There are no flaws in Tim Bowen’s logic as he presents a faultless stream of collocations.

A flaw (meaning a mistake or fault in something) can be serious in nature, in which case it can be described as basic, critical, fatal, fundamental, inherent, major or significant, as in ‘The fatal flaw in the project only became apparent when the cost analysis was published’.

Flaws can also be minor or slight, as in ‘If I could just point out one slight flaw in your argument’. They can be glaring or obvious, as in ‘The lack of a serious financial backer is an obvious flaw in the scheme’.

Flaws can be logical, methodological, structural or technical and may lie in design, software and security, as in ‘There is a major technical flaw in the design of this item’ or ‘A number of technical flaws in the design of the aircraft’s engines have led to a delay in its production’. If a flaw is found, identified, discovered, spotted or uncovered, it will need to be addressed, corrected or fixed, as in ‘The manufacturer has been quick to address the flaws identified during the testing programme’.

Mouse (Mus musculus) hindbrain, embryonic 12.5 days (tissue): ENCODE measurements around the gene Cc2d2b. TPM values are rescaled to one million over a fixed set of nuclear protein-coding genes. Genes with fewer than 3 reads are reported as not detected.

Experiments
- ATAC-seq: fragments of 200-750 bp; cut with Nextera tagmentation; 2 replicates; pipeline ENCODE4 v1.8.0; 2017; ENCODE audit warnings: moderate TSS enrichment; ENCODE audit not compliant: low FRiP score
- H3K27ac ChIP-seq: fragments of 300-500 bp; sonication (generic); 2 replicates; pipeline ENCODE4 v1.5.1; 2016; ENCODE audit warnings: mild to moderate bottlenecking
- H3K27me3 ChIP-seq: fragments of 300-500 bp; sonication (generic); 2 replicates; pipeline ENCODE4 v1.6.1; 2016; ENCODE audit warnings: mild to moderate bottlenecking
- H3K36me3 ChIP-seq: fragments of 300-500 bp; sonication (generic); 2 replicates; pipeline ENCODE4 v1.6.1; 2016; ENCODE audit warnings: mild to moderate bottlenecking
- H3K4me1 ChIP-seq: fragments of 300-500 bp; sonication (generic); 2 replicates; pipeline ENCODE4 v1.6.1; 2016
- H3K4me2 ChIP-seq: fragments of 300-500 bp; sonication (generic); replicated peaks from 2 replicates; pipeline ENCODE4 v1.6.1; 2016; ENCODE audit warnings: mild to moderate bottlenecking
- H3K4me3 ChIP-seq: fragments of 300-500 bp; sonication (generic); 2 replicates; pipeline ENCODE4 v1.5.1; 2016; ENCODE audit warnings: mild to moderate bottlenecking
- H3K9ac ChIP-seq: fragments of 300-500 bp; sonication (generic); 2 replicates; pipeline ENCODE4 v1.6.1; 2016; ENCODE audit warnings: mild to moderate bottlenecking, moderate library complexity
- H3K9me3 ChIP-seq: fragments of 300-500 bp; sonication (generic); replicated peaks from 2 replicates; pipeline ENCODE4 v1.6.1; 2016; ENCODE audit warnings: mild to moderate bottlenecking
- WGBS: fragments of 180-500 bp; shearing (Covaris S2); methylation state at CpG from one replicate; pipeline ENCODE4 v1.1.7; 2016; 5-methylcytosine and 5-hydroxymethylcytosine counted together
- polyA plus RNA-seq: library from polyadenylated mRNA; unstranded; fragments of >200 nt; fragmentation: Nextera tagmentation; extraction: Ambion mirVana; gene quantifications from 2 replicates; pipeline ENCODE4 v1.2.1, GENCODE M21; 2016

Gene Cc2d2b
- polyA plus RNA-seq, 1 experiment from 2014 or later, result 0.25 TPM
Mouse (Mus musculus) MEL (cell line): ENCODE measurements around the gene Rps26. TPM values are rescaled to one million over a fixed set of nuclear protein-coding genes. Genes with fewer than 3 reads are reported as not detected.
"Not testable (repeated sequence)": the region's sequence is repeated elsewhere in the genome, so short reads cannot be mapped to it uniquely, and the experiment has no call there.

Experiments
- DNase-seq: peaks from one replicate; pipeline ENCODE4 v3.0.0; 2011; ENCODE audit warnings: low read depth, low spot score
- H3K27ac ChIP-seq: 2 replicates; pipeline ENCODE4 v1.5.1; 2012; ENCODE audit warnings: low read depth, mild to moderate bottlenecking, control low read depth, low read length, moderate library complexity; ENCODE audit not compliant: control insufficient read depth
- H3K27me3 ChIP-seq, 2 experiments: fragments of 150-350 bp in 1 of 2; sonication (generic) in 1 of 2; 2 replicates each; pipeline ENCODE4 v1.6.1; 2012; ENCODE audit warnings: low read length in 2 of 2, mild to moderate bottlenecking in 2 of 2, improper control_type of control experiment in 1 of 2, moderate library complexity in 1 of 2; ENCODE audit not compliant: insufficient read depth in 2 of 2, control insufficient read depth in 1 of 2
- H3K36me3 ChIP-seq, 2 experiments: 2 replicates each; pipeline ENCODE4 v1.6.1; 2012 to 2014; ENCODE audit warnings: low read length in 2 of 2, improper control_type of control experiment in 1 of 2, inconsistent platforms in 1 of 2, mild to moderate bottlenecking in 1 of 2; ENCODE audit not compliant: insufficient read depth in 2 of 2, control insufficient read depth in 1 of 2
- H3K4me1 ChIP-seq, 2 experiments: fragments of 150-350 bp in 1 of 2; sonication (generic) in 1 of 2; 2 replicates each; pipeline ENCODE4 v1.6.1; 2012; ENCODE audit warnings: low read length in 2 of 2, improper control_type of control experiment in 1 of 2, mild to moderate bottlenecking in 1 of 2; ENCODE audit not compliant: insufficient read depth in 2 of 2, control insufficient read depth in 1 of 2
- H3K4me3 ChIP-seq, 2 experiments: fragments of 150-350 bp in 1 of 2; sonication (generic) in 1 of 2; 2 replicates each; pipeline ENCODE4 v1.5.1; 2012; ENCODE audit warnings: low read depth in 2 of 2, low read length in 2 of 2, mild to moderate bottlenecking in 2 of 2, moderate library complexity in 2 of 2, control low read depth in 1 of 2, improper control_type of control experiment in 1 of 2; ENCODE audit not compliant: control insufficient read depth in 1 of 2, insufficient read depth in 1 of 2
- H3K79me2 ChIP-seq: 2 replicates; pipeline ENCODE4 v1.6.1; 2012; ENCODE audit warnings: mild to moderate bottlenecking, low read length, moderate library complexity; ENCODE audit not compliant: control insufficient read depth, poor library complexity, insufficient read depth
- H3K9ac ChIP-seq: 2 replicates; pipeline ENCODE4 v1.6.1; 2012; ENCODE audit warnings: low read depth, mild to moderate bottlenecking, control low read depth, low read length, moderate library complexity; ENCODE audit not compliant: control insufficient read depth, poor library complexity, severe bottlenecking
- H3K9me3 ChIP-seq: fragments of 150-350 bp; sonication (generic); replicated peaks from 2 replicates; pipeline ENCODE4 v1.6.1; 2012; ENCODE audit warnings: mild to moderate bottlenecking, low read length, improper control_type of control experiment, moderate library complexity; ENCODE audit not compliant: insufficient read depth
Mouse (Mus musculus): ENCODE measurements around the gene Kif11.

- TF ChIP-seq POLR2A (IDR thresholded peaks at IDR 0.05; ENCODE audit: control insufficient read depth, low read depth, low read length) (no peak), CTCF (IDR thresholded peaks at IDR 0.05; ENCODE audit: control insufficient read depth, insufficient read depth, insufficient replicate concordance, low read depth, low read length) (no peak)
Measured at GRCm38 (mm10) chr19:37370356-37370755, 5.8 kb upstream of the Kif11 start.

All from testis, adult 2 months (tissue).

Flaws can be revealed, exposed, highlighted, pointed out or pointed to, as in ‘Critics have pointed to a number of flaws in the design of this product’. Flaws may be found in an argument, reasoning or theory, as in ‘There are a number of flaws in his argument and I am not convinced that his approach is the best way forward’.